Ours is a country that is perhaps the epitome of what one would call diverse, and for that reason alone, patriotism then becomes an extremely personal emotion. Ours is also a country that glorifies hyper-nationalism and jingoism, especially through the films it makes, the recent ones like Sooryavanshi and Satyameva Jayate 2 are testament to the same. However, it's not as if we haven't produced some excellent patriotic films. Long before patriotism was propaganda and a money-making machine, some films truly had their heart in the right place, and some even managed to do it, even these times. Here are five films that remain special to me, for the way they speak of India, a country that is more an emotion, than a land.
Swades is a film that is synonymous with patriotism. While a majority of patriotic films feed us an aggressive notion of patriotism, Swades teaches us what it means to really 'love' one's country. It redefines patriotism in a way that no film ever has, or maybe ever will. Swades provides for a viewing experience with nuanced storytelling, and a refreshing idea of pride, san the chest-thumping.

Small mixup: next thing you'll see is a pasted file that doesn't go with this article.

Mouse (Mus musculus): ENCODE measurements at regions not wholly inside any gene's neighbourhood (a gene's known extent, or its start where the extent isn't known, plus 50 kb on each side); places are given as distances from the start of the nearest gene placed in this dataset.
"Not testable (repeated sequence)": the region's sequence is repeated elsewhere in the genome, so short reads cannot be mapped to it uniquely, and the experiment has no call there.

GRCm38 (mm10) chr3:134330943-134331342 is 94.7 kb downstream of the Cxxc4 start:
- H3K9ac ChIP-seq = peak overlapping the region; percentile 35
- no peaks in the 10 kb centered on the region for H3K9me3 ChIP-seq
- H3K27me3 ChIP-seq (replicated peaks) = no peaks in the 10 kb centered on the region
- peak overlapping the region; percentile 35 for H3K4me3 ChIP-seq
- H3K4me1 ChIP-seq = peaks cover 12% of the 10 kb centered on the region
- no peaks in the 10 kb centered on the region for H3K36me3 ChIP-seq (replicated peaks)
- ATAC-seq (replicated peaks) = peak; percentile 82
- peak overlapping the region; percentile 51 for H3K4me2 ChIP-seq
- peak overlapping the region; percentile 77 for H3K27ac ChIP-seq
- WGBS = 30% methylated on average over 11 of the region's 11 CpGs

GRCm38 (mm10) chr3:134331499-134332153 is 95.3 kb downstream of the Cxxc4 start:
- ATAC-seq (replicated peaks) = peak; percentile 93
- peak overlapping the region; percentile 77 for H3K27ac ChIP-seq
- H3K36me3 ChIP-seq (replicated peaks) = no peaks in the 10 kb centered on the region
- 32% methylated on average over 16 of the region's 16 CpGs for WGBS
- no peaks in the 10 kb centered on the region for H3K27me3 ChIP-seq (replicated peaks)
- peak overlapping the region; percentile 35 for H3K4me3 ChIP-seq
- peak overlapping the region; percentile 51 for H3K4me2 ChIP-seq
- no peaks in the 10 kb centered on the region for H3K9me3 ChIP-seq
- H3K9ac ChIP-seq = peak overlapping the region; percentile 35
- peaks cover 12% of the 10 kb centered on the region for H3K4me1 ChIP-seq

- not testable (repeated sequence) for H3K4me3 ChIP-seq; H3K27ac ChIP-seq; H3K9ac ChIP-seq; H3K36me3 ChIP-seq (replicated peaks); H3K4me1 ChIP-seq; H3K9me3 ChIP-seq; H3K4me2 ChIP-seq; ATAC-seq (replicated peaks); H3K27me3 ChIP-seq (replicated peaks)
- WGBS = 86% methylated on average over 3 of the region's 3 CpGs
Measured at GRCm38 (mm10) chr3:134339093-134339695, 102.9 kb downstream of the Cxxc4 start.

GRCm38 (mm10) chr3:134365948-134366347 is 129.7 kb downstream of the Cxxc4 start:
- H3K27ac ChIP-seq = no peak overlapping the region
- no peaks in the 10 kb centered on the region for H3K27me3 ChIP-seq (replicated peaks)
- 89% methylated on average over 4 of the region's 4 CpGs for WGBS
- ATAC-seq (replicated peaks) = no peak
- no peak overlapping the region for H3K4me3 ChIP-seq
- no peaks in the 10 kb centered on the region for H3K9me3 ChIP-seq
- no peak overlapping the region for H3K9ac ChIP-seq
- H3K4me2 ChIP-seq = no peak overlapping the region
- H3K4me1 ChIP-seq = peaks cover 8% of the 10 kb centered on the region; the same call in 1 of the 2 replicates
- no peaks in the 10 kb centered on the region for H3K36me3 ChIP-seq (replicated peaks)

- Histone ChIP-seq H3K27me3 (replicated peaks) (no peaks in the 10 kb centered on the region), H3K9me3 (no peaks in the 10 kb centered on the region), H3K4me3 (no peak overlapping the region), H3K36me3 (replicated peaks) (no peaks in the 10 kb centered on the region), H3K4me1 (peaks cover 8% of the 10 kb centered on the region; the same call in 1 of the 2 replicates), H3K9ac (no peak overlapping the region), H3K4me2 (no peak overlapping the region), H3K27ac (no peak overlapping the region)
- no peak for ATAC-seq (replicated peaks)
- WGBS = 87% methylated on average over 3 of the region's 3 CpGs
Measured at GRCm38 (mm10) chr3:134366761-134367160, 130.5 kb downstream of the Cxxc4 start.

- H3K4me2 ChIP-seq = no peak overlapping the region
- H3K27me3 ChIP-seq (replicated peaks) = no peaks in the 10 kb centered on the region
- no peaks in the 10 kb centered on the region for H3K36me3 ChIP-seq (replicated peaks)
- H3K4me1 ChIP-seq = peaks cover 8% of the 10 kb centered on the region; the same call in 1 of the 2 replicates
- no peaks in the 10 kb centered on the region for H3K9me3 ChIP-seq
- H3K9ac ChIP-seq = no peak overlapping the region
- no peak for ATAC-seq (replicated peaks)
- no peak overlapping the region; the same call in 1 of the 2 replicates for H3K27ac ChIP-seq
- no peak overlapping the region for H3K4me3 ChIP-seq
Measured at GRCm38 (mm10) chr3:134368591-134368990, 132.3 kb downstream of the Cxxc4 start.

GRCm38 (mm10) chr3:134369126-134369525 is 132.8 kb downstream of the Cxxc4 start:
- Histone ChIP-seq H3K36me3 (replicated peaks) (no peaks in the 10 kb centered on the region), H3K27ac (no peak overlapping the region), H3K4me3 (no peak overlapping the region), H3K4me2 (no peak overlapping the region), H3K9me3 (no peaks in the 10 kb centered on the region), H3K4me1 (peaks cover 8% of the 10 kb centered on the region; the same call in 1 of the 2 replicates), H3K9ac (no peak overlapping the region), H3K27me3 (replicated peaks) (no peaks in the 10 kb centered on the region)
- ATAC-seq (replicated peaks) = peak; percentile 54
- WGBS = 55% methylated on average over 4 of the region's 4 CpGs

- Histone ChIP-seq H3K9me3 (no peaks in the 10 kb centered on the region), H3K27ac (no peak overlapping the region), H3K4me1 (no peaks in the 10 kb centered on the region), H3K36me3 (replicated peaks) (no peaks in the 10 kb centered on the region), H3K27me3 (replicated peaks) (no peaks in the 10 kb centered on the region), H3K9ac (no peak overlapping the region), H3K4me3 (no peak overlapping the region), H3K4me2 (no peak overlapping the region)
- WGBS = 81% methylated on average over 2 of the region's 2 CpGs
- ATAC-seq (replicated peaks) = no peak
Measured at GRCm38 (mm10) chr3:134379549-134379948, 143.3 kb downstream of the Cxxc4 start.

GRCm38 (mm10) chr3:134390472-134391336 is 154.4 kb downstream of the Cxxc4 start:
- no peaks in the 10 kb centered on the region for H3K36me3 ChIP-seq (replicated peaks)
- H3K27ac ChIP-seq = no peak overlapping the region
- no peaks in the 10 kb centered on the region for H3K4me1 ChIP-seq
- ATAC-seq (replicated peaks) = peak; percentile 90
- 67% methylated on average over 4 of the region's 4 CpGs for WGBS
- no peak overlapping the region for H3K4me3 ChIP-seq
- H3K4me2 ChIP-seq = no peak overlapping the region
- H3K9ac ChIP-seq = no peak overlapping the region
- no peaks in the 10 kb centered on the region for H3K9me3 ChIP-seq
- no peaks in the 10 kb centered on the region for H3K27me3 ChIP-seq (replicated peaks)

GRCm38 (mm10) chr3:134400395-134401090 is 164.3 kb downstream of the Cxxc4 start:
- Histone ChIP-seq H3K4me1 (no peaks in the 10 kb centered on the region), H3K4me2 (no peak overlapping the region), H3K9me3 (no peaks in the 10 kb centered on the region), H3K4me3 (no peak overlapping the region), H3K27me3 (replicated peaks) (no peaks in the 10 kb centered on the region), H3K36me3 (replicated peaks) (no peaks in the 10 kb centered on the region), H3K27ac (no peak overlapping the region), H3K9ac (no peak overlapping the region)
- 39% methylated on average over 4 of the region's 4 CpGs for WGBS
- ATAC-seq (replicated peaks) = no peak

Another film that aptly captures the emotion of pride and love for the nation is Rang De Basanti. A landmark film that sheds light on the becoming of revolutionaries. The film is comforting and unsettling at the same time, a trait that becomes the formidable thing about the film. Just like in the film, Rang De Basanti acts to awaken the youth, the aloof audience that doesn't care until tragedy hits home.
An unusual choice for the list, I am sure many will believe, but journalism or media is the fourth pillar of democracy, and for a democracy like India that struggles to thrive at every second, the crumbling of its fourth pillar is more dangerous than it may seem. Despite my reluctance to use phrases like 'ahead of its time', Phir Bhi Dil Hai Hindustani was truly before its time, almost foretelling the scenario today.
Our patriotic films have always shown the 'neighbouring nation' as devils with horns, and monsters with no heart. Raazi was a fresh breath of air amidst this, depicting soldiers of both sides as human. It was sensitive, poignant and an eye-opener for people who believed that the men on the other side of the border were just vultures.
Shershaah, the 2021 blockbuster, is quite a wonderful film. Primarily because it follows the story of Vikram Batra, a man who left a gigantic impression on India with his sacrifice, and secondly because it's a sensitive portrayal of the army, instead of the usual hostile hyper-masculinity. Shershaah is template material for both what biopics and war films should look like.